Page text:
Dropbox…opening my docs?

 

I had the opportunity recently to beta-test HoneyDocs, a web app that generates documents that can ‘buzz home.’ This is done by a unique, embedded GET request that is initiated when the generated document has been opened.

Several use cases came to mind, but I was most interested in seeing if my cloud storage services were manipulating my files in a way that I may not have been aware of.

My experience:

Uploaded Documents to Dropbox Personal Account with Private Folders (not shared)

  • Uploaded “passwords” documents generated by HoneyDocs.
  • These were uploaded with both the client application as well as the web interface.

dbox1What’s this?  A ‘Buzz’ from the recently uploaded documents?

  • The first successful ‘buzz’ took approximately 10 minutes.
  • I attempted to re-create this by deleting the files in question and re-uploading the same HoneyDocs files, but was unable to get further ‘buzz backs’ with the same files.
  • The IP appears to be an Amazon EC-2 instance in Seattle

dbox2

So now I’m curious…are the files being accessed for de-duplication purposes or possibly malware scanning?  If so, then why are the other file types not being opened?  It appears that only .doc files are being opened…

I then uploaded more HoneyDocs files to my Dropbox folder, this time from a different computer and ISP to rule out any of those variables.

All .doc embedded HoneyDocs appear to have been accessed…from different Amazon EC-2 instance IPs.

dbox3

Further digging into the HoneyDocs data reveals a suspicious User Agent, LibreOffice.  Now I’m curious if this is still an automated process or one that involves human interaction? [Update: As better explained here, this is certainly automated and not as suspicious]

dbox4

 All in all, I made 3 attempts to upload embedded documents and all appeared to be opened from different Amazon instances.  This could have something to do with how Dropbox’s storage architecture is configured while utilizing Amazon S3 buckets.

Regardless, the .doc files seemed to have been opened for some reason.  I’d like to know why…

If you are curious, I encourage you to test it out on your own!  You can sign-up for a free HoneyDocs account here.

[Update:  Please check out the follow-up to this post here]

7 responses on “Dropbox…opening my docs?

  1. stoopid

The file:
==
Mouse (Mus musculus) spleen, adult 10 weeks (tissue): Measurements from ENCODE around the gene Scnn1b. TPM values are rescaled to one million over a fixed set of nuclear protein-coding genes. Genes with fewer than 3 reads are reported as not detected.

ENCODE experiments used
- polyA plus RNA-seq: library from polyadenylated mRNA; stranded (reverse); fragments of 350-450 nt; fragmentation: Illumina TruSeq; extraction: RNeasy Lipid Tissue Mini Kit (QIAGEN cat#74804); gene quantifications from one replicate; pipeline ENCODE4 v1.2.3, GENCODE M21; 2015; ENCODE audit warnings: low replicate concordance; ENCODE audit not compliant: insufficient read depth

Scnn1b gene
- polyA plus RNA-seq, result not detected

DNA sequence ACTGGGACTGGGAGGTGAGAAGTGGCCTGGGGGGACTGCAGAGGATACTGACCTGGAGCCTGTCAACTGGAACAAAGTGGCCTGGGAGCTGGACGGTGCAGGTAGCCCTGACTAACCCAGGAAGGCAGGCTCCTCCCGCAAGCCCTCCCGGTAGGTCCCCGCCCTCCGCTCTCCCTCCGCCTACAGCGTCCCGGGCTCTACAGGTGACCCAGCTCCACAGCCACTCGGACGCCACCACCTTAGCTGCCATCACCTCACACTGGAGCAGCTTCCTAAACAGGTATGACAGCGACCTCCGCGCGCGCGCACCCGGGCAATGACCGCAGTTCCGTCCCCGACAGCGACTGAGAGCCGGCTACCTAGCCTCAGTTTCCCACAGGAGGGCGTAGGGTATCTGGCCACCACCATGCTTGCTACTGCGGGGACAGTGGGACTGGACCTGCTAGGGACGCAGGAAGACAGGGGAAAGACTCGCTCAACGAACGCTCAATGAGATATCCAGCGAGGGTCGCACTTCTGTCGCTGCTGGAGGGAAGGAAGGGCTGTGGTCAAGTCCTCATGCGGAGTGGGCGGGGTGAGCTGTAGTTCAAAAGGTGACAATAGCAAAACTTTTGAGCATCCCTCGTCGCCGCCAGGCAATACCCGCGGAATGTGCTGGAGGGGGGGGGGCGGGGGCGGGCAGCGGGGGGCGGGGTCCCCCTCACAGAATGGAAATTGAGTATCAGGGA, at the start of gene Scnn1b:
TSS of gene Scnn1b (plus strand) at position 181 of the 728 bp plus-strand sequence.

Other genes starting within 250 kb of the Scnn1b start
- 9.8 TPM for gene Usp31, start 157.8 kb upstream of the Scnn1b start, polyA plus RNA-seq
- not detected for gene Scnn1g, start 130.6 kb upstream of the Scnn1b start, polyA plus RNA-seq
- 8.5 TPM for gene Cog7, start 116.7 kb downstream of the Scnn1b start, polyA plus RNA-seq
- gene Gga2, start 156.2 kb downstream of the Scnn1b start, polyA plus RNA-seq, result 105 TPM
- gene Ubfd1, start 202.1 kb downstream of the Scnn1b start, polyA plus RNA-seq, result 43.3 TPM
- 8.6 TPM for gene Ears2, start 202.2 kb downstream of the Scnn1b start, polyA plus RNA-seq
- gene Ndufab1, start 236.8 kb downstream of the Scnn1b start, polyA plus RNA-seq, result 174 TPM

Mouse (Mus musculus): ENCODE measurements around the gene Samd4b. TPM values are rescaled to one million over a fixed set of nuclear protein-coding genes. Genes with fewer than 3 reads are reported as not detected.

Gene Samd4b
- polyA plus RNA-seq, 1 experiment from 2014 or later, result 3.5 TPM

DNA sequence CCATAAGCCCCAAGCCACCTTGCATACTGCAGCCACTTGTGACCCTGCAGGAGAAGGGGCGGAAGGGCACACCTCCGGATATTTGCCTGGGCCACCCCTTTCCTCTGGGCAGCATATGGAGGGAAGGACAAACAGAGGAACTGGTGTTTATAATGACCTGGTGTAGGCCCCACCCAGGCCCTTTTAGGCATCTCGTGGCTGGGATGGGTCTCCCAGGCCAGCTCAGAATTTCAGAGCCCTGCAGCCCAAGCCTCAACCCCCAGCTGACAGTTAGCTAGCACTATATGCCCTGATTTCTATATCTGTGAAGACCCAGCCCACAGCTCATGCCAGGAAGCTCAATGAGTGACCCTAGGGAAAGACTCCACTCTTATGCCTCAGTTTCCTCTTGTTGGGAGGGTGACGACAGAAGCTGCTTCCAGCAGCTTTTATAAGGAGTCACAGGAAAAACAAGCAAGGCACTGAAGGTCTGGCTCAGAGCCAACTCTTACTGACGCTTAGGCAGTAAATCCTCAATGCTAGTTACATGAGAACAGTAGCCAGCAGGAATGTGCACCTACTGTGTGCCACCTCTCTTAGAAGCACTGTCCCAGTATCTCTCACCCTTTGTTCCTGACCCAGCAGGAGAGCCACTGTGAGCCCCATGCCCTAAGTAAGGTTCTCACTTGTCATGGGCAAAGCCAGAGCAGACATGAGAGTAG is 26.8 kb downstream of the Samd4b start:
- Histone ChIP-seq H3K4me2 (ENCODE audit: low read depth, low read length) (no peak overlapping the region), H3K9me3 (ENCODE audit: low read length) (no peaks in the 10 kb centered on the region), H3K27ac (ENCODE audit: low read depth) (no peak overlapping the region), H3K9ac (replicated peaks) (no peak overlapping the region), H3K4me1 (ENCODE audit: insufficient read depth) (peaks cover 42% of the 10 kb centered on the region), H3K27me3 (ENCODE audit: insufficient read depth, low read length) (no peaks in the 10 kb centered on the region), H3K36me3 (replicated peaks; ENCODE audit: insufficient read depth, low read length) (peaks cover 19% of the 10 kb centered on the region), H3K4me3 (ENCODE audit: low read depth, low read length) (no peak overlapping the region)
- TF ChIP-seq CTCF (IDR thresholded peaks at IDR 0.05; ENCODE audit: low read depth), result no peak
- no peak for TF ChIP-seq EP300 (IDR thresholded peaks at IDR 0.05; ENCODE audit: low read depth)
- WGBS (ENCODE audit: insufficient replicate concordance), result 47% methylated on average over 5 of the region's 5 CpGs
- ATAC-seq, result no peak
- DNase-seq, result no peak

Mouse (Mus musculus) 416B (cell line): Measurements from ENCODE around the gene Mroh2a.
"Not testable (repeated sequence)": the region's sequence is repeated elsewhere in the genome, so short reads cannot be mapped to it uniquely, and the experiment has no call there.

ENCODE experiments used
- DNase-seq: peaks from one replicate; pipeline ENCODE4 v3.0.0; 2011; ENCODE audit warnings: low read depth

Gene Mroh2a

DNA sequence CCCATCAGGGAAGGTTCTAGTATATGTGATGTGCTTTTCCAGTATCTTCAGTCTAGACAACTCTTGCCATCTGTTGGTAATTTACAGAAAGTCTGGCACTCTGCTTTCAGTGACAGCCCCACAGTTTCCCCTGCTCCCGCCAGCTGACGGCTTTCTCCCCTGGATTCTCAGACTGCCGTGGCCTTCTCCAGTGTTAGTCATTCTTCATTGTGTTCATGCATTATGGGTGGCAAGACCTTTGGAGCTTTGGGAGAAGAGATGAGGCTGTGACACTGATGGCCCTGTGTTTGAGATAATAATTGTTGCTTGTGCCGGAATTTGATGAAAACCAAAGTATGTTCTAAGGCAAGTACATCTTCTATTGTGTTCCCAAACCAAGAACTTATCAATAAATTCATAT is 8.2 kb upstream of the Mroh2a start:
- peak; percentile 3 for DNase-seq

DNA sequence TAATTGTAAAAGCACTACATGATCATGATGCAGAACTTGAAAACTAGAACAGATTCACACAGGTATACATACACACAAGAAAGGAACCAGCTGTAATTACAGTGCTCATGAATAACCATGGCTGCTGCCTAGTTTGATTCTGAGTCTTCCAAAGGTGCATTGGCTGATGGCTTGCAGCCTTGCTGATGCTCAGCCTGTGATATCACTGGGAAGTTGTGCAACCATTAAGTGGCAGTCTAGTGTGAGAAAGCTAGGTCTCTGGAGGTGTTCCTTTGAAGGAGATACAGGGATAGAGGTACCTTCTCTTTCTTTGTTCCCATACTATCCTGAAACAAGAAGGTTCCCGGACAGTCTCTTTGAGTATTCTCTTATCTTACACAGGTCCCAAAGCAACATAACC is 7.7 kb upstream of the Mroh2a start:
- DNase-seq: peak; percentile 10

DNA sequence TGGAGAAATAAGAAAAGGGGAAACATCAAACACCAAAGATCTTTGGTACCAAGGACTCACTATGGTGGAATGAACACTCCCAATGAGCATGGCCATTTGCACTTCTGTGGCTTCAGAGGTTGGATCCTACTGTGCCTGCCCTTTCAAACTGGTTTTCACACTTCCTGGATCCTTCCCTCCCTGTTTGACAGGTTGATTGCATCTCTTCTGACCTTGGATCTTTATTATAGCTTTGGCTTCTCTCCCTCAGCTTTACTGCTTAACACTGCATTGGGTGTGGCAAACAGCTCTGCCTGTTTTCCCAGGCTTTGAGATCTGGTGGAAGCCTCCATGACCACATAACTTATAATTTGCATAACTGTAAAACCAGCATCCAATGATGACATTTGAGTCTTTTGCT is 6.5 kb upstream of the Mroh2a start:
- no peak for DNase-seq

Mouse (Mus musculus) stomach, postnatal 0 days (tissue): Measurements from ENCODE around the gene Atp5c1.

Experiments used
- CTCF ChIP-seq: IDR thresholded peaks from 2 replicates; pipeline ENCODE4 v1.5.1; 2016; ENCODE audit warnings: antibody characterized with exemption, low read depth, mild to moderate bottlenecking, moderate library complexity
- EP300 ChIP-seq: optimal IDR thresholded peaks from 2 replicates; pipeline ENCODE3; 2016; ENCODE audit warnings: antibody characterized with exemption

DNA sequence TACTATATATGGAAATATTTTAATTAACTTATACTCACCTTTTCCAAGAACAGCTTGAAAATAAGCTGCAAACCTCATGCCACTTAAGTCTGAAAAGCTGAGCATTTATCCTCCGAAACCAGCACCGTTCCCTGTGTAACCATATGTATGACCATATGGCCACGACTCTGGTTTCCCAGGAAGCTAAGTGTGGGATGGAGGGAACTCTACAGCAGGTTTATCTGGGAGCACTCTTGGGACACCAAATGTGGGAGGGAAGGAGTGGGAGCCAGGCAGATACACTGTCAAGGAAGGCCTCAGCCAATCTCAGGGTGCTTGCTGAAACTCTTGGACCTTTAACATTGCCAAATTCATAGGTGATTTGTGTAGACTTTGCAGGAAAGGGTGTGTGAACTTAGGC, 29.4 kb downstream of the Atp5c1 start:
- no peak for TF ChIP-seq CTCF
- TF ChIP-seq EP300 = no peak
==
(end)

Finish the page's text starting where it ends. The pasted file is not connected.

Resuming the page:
I understand that most recent versions of MS word are ‘net aware’ but older versions are not. Also, How does opening a MS word document in Libre office or notepad generate a notification?

    Also, if the user has a firewall with a notifier (e.g Windows Firewall Notifier or something similar), wont he/she be alerted to an outgoing connection when he opens up a word doc?

  2. Youarestoopid

    The point is they were accessed because they did successfully phone home. How they technically did it can be researched with google.

    Firewall or not the doc phoned home.

  3. Daniel

    Hi. So, how long after you uploaded the document it was opened?
    I’ve made the same test with Crashplan. It has been a couple of days and no one opened the document (at least it didn’t call home).

  4. Randy G

    One possibility is that that these files are being opened by DropBox in a background process in order to index them for search. They’re stored in S3, but temporarily handed over to a worker EC2 instance of a routine that uses LibreOffice to extract the text from the doc and build the search indexes. – just a guess.

    1. Randy G

      That said, assuming DropBox is building a search index, maybe they should also strictly block any & all outgoing requests from that process with a very thick firewall… and disable all active code, including ‘http-get…’

  5. Jansen Sena

    I just tested it with Dropbox but after more than one hour, I didn’t receive any register of files access (DOC, HTML and so on). Of course it is very easy to block in a firewall, for example. Dropbox could have created some protection against this just to avoid other big problem considering the security of its users files.

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